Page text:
October 13, 2014 10:57:54 am
While telcos who won spectrum in the February 2014 auction have raised an alarm over not getting their spectrum eight months down the line, a different kind of storm is being kicked up within the government. Finance secretary Arvind Mayaram, who has R27,000 crore riding on auctions in the next five months – of the budget target of R45,000 crore, roughly R18,000 crore will come by way of licence fee/spectrum and microwave charges – has written to his counterpart Rakesh Garg in the communication and information technology (C&IT) ministry asking him to expedite the availability of spectrum.
“I am given to understand”, finance secretary Mayaram has written, “that there is a likelihood of Defence releasing three slots of 2×5 MHz subject, however, to resolution of the pending issues in the MoU signed by ministry of defence and ministry of C&IT in 2009”.
While the 1800MHz spectrum available with the government can possibly fetch around R2,750 crore (telcos can pay just a third of the auction price upfront as per the rules), another R6,650 crore can come from the 900MHz auction (https://www.financialexpress.com/news/column-2100-ways-to-win-the-budget/1271917). The finance ministry’s best bet – as the secretary’s letter suggests – is to get the defence forces to swap spectrum to release 3 slots in the 2100 MHz or 3G band; this can fetch around R50,000 crore in an auction, of which the ministry can get R17,000 crore upfront if it auctions all slots.
While the telecom ministry has not met its MoU commitments, it has auctioned out a sizeable portion of spectrum being used by the defence ministry in the 1800 MHz band – this might be the reason for the telecom ministry’s inability to assign all the spectrum to telcos like Bharti Airtel and Vodafone among others who paid R37,500 crore for their 1800 MHz spectrum last February.
A few days before the auction in February 2014, in fact, defence secretary RK Mathur had written a letter to his telecom counterpart, then MF Farooqui, to say the spectrum auctioned was, in places, being used by the defence forces – industry sources estimate that around a fifth of the spectrum reserved for commercial use in the 1800 MHz band is occupied by the defence; in turn, commercial users are occupying part of the 1800 MHz band that is earmarked for defence. This ensures the spectrum for telcos is available in only small discrete slots which makes it unsuitable for offering data services and therefore lowers its commercial value.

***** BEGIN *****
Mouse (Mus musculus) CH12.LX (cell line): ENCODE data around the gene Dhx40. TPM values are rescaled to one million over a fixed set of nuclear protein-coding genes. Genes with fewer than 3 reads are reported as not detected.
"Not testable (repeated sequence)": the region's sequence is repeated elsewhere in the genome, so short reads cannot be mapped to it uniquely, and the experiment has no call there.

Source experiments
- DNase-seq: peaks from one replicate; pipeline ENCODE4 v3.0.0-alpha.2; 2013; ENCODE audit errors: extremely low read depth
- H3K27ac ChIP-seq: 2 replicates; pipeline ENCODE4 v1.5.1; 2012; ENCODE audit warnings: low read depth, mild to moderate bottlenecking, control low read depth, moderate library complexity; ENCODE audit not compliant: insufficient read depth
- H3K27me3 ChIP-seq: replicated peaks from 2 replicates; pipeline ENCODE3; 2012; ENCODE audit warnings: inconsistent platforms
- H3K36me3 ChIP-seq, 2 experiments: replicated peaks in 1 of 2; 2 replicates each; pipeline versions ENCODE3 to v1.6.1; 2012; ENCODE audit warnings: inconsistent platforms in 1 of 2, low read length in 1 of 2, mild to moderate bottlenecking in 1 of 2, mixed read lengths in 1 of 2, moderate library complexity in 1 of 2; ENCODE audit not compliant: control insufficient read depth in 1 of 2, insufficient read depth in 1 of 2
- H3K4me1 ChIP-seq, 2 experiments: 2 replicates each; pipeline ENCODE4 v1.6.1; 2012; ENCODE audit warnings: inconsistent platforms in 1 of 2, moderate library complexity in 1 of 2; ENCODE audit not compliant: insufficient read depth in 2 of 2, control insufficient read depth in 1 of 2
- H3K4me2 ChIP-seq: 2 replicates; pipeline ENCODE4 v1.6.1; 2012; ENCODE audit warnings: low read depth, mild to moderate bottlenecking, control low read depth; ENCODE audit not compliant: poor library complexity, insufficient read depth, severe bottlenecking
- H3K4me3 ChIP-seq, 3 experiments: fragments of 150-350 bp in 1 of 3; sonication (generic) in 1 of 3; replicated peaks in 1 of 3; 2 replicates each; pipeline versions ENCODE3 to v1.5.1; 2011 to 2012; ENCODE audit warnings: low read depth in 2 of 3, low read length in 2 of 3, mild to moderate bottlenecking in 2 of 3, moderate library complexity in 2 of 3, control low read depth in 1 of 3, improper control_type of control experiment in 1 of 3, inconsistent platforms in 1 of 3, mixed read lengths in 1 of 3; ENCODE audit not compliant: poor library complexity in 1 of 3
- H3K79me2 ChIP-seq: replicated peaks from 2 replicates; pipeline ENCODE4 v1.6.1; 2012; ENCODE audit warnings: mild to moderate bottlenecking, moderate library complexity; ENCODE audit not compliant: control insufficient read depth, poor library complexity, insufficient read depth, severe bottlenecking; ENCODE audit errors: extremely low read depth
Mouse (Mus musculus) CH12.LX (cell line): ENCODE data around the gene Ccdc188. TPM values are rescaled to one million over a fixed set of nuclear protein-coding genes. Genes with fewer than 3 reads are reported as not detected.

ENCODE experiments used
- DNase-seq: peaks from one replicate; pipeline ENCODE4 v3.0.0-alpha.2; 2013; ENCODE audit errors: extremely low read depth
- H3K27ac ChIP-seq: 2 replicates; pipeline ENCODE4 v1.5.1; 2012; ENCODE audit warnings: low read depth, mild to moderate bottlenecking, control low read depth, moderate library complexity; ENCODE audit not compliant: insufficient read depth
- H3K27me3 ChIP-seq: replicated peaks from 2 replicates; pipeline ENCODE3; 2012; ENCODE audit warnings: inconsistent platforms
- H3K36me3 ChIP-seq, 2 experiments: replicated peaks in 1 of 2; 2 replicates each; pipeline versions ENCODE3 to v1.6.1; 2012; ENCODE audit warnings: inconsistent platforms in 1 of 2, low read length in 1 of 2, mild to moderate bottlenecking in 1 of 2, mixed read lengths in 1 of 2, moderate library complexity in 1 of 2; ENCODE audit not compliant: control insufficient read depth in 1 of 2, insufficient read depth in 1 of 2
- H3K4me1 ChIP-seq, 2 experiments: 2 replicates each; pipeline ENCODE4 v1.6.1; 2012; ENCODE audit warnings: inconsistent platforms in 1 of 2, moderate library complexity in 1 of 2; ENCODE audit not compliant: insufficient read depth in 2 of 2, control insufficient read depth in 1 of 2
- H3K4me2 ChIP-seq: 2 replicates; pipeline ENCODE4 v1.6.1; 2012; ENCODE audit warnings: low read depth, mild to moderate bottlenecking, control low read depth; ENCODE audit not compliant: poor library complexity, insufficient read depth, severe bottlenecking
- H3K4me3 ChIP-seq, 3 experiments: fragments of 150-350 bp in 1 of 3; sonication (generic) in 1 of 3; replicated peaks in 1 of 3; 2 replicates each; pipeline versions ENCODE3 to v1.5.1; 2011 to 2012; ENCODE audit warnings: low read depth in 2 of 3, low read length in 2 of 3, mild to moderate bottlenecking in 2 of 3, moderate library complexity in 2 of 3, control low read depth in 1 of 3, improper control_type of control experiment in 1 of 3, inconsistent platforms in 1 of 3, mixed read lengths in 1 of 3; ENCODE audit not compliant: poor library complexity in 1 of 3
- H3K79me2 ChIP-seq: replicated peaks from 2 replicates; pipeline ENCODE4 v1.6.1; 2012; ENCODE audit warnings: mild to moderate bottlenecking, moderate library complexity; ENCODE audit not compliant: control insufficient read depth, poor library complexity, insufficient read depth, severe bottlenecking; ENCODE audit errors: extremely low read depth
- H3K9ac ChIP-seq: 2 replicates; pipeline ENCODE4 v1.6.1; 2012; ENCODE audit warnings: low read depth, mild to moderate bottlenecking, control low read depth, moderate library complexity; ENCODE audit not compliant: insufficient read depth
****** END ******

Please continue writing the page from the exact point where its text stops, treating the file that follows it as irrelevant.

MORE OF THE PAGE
“As you are aware”, the defence secretary wrote, “this Ministry has been pressing the view that MoC&IT should not auction any spectrum in the commercial part of 2G GSM Band where there are defence assignments”. It had been noted the proposed auction of spectrum which is partially occupied by defence forces, the letter says, “would lead to interference to defence systems operating in these frequencies”.
The same issue was raised again a few days ago in a meeting between the defence and telecom ministry.
The crux of the problem, that finance secretary Mayaram wrote to telecom secretary Garg about, revolves around the MoU signed by the defence ministry and the telecom ministry to free up 65 MHz of spectrum in the 1800 and 2100 MHz bands for commercial use. According to the MoU, the defence forces were to free up spectrum subject to the telecom ministry meeting certain milestones. While one was the completion of an optical fibre network (OFN) that is already two years behind schedule and the other was to notify a ‘defence band’ as well as a ‘defence interest zone’ – the latter was to be done by June 2009 but, more than 5 years later, is no closer to being notified.
In 2011, however, more discussions were held and it was decided that both telecom and defence would equally share the 1700-2000 MHz band. According to the 2011 agreement, defence was to vacate 55 MHz in the 1800 MHz band while the telecom ministry was to vacate 20 MHz of this band for defence.
The progress has been patchy on both sides. Defence has vacated 20 MHz of the 3G band and 40 MHz of the 1800 MHz band so far. This is in excess of the 2009 MoU but less than what the 2011 agreement envisaged since defence was to vacate 55 MHz and telecom was to vacate the defence’s 20 MHz in the 1800 MHz band.
Based on the finance secretary’s letter to his telecom counterpart, it looks as if getting more spectrum released by the defence forces is proving difficult unless the issue of notification of the ‘defence band’is addressed, as freeing up three additional slots of 5 MHz in the 2100 MHz band will require alteration in the existing sharing arrangement between the telecom and defence ministries – but the defence will not have to release any additional spectrum. Also, the lack of synergy between the two ministries may prevent full assignment of the spectrum auctioned last February, and so may impact the credibility of future auctions.
* The problem revolves around the freeing up of 65 MHz of spectrum in the 1800 and 2100 MHz bands for commercial use
* The defence ministry may release3 slots of 2×5 MHz, if pending issues agreed to, in a 2009 MoU, are resolved
* The telecom ministry has auctioned a sizeable spectrum being used by the defence ministry in the 1800 MHz band
* It has been unable to assign all the spectrum to telcos like Bharti Airtel and Vodafone
* A fifth of the spectrum meant for commercial use in the 1800 MHz band is used by defence
* Commercial users are occupying part of the 1800 MHz band, earmarked for defence
Rishi Raj | The Financial Express
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